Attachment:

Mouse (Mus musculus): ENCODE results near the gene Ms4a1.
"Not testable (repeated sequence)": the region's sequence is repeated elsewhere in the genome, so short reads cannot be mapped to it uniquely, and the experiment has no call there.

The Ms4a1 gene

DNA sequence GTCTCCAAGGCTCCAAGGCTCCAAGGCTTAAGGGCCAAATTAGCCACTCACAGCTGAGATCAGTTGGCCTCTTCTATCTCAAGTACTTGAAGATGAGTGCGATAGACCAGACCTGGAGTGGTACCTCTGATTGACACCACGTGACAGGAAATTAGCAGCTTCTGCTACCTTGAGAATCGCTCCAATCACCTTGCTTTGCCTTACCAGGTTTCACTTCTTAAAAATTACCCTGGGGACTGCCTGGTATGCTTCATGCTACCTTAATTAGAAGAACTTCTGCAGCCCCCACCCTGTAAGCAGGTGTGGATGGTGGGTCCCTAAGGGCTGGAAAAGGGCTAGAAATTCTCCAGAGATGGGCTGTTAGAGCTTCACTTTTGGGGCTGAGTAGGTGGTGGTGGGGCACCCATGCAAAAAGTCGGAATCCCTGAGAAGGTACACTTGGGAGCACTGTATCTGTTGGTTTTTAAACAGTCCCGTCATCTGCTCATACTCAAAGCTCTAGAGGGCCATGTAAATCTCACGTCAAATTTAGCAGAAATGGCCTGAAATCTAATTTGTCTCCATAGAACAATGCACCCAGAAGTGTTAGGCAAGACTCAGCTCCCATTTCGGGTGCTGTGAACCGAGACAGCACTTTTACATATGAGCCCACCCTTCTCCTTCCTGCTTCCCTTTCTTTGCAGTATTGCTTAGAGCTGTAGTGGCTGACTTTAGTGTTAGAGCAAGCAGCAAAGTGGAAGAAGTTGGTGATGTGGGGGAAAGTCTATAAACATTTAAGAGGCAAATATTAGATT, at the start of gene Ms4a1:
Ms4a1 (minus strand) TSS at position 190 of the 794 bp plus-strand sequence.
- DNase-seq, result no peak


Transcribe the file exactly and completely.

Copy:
Mouse (Mus musculus): ENCODE results near the gene Ms4a1.
"Not testable (repeated sequence)": the region's sequence is repeated elsewhere in the genome, so short reads cannot be mapped to it uniquely, and the experiment has no call there.

The Ms4a1 gene

DNA sequence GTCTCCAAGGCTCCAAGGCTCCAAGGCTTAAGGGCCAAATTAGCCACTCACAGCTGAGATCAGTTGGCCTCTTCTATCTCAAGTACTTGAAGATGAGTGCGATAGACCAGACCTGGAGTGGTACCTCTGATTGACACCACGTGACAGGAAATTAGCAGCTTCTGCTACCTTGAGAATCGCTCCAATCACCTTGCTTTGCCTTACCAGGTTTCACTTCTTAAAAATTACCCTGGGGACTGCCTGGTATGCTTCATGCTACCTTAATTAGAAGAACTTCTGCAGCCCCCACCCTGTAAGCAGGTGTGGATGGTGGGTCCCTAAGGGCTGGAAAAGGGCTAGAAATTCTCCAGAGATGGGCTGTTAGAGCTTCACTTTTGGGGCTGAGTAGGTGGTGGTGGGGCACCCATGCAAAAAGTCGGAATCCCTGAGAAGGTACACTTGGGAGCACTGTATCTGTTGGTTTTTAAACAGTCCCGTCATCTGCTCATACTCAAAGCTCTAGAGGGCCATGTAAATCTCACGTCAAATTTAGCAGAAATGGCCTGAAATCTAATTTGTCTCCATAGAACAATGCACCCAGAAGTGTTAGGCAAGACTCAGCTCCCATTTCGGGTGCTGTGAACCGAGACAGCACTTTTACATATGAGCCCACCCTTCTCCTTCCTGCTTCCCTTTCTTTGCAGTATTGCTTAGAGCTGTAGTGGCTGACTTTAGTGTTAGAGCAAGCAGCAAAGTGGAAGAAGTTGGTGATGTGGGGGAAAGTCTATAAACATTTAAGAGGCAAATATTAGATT, at the start of gene Ms4a1:
Ms4a1 (minus strand) TSS at position 190 of the 794 bp plus-strand sequence.
- DNase-seq, result no peak